Once every four years, Americans go to the polls to elect a president. Such is the power and influence of the United States that this quadrennial ritual inevitably throws the rest of the world into a frenzy of speculation about what the result will mean for them. This time ‘round, though, Russians appear to be increasingly of the view that that it really doesn’t matter
Prior to his election as US president in 2016, Donald Trump promised to improve Russian-American relations, giving rise to exaggerated expectations in Moscow that things were about to change for the better.
But in the years that followed, relations went from bad to worse. This is not merely because Trump’s administration pursued a set of policies directly contrary to Russia’s interests, but also because the past four years dramatically changed the tenor of American discussions about Russia.
This can be seen in the relentless press coverage of the so-called ‘Russiagate’ scandal, which involved claims of Russian interference in US politics as well as accusations that Donald Trump had colluded with the Russian government to illegitimately win office in 2016.
Belief in the essential malice of the Russian Federation is now widespread in America. This is particularly true among members of the Democratic Party, but Republicans are not immune and, in any case, feel a need to prove themselves even more anti-Russian than the Democrats in order to stave off charges of being in the pay of the Kremlin. The result is that Russia has become a toxic brand, precluding any efforts by either major American political party to repair relations.
Meanwhile, the US government has taken a series of decisions which directly target core Russian interests. These include providing weapons to Ukraine, maintaining the US presence in Syria, escalating economic sanctions against Russia, and pressuring the German government to abandon the Nord Stream 2 pipeline, which is being built to transfer gas from Russia to Germany.
Global arms control has also suffered under Trump. In the past year, the United States has withdrawn from the Intermediate-range Nuclear Forces Treaty and has made it clear that it has no interest in extending the New Strategic Arms Reduction Treaty (New START) when it expires next year.
These policies (and others) have directly contradicted Trump’s campaign rhetoric. This has convinced some Russian observers that the president is not really in control, and that American foreign policy lies in the hands of hidden forces, which remain constant despite changes in the head of state. These are what some American observers call the ‘blob’, and others of a more conspiratorial bent label ‘the deep state.’
This logic suggests that it doesn’t actually matter who is president – the ship of US foreign policy sails on the same relentless course, regardless. As Russian president Vladimir Putin noted, “[US] presidents come and go but the politics remain the same … a person is elected, he comes with his ideas. Then people with briefcases come to visit him … and then they explain what to do, and the whole rhetoric changes.”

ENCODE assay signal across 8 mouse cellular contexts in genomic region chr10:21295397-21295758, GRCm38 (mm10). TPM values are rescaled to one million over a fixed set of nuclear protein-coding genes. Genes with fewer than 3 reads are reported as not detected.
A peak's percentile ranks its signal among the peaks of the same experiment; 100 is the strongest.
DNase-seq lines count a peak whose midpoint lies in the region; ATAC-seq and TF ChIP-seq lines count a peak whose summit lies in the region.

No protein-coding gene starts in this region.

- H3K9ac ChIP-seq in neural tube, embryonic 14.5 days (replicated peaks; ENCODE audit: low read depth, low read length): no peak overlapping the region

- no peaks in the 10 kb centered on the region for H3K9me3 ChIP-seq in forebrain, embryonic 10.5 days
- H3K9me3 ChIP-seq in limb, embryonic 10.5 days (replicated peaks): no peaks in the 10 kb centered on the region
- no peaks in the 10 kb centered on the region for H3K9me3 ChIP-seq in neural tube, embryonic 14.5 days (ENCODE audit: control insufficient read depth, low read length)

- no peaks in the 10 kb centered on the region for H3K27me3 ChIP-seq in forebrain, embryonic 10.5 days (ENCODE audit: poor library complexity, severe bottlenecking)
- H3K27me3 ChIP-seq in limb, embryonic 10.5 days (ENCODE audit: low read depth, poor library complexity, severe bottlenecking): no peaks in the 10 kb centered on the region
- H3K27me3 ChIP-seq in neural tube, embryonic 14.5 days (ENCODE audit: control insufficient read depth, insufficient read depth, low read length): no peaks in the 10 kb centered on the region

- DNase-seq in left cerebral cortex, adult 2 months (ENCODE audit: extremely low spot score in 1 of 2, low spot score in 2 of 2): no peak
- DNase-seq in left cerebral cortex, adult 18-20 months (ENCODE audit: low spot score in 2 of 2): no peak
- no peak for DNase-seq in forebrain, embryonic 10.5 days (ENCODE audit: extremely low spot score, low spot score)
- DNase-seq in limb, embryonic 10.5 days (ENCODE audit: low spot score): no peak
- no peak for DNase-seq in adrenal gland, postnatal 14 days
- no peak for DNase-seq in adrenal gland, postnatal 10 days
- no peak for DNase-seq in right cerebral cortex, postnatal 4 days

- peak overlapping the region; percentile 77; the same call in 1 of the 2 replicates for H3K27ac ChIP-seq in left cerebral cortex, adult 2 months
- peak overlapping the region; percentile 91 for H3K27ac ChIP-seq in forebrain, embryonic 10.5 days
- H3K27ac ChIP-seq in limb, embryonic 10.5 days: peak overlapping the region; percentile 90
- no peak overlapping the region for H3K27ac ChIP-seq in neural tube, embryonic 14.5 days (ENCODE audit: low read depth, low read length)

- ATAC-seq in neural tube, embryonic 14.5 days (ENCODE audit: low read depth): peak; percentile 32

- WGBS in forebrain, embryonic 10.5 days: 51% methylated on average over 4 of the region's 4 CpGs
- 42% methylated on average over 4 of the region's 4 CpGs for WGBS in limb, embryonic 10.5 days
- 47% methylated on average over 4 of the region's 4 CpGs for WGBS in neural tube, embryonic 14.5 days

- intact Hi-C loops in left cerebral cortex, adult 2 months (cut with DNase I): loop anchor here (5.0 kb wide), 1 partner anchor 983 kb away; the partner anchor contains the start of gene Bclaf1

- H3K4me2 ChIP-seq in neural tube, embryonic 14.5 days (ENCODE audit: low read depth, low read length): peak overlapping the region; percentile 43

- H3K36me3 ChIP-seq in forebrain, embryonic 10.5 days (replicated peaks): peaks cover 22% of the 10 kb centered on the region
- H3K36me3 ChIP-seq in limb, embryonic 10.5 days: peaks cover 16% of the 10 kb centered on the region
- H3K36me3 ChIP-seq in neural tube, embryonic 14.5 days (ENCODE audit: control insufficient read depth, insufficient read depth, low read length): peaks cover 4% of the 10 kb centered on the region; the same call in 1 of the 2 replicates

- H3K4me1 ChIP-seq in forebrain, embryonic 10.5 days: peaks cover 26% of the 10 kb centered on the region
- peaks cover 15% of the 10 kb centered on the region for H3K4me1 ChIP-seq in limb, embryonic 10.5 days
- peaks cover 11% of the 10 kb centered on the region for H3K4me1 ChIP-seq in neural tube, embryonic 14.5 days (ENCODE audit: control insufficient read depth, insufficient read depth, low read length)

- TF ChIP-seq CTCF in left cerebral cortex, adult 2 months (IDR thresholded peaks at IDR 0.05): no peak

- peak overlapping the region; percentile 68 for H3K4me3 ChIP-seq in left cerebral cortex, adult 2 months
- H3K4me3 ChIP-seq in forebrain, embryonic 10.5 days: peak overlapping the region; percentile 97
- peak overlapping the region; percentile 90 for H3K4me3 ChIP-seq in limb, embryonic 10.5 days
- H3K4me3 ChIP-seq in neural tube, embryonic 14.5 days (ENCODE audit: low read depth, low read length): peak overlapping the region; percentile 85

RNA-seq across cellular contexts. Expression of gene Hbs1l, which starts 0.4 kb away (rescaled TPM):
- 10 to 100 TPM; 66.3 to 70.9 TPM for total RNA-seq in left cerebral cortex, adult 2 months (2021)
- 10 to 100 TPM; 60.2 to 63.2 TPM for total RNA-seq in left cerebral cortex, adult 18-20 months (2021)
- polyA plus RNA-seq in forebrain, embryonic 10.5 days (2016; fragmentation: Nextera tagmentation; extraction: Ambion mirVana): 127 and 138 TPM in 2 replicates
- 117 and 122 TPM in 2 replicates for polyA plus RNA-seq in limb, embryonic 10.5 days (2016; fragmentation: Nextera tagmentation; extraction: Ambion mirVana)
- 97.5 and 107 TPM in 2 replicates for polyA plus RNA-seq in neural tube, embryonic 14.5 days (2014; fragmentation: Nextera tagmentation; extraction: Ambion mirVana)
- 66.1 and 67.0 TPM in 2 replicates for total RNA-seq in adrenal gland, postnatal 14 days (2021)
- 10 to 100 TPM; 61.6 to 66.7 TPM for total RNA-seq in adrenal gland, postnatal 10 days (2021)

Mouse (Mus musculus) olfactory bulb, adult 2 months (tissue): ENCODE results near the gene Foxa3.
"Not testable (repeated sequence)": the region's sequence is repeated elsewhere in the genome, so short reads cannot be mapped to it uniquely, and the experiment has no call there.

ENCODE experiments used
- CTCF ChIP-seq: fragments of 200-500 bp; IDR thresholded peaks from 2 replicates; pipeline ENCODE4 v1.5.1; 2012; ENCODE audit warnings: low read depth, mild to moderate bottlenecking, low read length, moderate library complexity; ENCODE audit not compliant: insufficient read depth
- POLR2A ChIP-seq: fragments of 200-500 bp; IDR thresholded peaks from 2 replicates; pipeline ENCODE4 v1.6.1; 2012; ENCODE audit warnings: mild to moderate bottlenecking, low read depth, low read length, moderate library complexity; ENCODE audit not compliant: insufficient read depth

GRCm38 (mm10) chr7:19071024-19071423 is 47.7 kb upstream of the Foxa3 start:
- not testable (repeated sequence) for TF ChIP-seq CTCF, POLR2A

In any case, while Trump’s main rival for the presidency in 2020, Joe Biden, has shown some willingness to consider extending the New START treaty, in general his rhetoric has been sharply anti-Russian. Furthermore, his expected foreign policy team consists of people of a decidedly liberal interventionist inclination, with a record of supporting exactly the sort of aggressive policies which have contributed to worsening Russian-American relations in the past.
The result of all this is that, whereas once people thought that it would be possible for the United States and Russia to settle their differences, the prevailing view in Russian foreign policy circles now is that, no matter who is in charge, US policy will continue along an anti-Russian line.
This belief is now the norm not only among hardliners but also among what one might call ‘establishment Westernizers,’ that is to say experts who are of a more or less liberal disposition but don’t openly oppose the Russian government. For instance, Dmitry Trenin of the Carnegie Moscow Center remarked recently that he expects “further deterioration” in Russian-American relations regardless of the result on Tuesday. Similarly, the Russian International Affairs Council’s Andrey Kortunov stated that, “it will be bad news either way.”
Opinion polls suggest that the majority of the Russian population share this expectation. According to a recent survey by the independent polling company Levada, 16 percent of Russians think that it would be best for Russia if Trump won the election, nine percent think it would be best if Biden won, and a whopping 65 percent feel that it won’t make any difference. It would seem that Russians have ceased to hope that anything good will come out of America, regardless of who is president.
The results of a similar Levada poll conducted in 2016 were very different. At that point, 60 percent of Russians believed that it would be best if Trump won the presidential election, while only five percent favoured Hillary Clinton. In 2016, Russians felt that it mattered who governed America, and also believed that good mutual relations were possible. Four years later, those beliefs have been shattered. Can the damage be repaired? Possibly. But such repair is likely to take a considerable amount of time.
Published at www.rt.com